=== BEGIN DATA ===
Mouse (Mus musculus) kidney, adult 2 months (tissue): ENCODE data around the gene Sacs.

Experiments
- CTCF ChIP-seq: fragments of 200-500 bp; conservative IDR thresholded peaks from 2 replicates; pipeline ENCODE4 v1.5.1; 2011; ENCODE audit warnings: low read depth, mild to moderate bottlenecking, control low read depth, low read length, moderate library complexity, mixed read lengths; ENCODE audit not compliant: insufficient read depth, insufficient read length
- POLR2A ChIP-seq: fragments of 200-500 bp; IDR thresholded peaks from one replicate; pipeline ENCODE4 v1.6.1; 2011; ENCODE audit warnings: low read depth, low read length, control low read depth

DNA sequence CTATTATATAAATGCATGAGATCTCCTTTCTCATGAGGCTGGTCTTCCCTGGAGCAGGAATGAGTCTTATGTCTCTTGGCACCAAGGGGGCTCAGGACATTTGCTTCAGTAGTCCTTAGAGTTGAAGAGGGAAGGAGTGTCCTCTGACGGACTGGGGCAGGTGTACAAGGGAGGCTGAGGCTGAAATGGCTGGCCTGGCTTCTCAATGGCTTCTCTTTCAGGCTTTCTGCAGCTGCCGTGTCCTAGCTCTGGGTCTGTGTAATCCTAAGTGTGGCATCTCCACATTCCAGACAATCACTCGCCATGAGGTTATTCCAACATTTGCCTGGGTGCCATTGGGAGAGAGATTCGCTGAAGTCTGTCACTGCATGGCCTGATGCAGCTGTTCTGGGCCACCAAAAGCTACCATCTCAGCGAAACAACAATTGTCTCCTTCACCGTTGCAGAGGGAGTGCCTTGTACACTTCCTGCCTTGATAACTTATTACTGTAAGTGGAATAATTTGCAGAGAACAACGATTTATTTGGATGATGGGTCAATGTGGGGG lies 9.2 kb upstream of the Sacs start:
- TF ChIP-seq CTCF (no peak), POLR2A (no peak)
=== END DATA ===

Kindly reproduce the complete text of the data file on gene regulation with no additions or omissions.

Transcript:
Mouse (Mus musculus) kidney, adult 2 months (tissue): ENCODE data around the gene Sacs.

Experiments
- CTCF ChIP-seq: fragments of 200-500 bp; conservative IDR thresholded peaks from 2 replicates; pipeline ENCODE4 v1.5.1; 2011; ENCODE audit warnings: low read depth, mild to moderate bottlenecking, control low read depth, low read length, moderate library complexity, mixed read lengths; ENCODE audit not compliant: insufficient read depth, insufficient read length
- POLR2A ChIP-seq: fragments of 200-500 bp; IDR thresholded peaks from one replicate; pipeline ENCODE4 v1.6.1; 2011; ENCODE audit warnings: low read depth, low read length, control low read depth

DNA sequence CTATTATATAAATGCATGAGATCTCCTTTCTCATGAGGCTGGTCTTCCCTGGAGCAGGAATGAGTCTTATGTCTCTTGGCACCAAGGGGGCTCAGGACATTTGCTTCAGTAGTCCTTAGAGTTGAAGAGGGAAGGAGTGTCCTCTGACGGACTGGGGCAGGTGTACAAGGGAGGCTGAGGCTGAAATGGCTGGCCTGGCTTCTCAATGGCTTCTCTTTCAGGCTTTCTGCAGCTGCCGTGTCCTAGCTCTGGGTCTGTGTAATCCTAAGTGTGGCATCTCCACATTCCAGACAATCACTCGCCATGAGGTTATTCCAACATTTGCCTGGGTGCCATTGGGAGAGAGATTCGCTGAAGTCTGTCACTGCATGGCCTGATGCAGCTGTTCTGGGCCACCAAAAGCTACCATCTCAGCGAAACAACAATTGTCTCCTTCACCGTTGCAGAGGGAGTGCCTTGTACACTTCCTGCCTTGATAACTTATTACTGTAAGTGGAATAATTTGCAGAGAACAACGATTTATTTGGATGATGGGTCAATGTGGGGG lies 9.2 kb upstream of the Sacs start:
- TF ChIP-seq CTCF (no peak), POLR2A (no peak)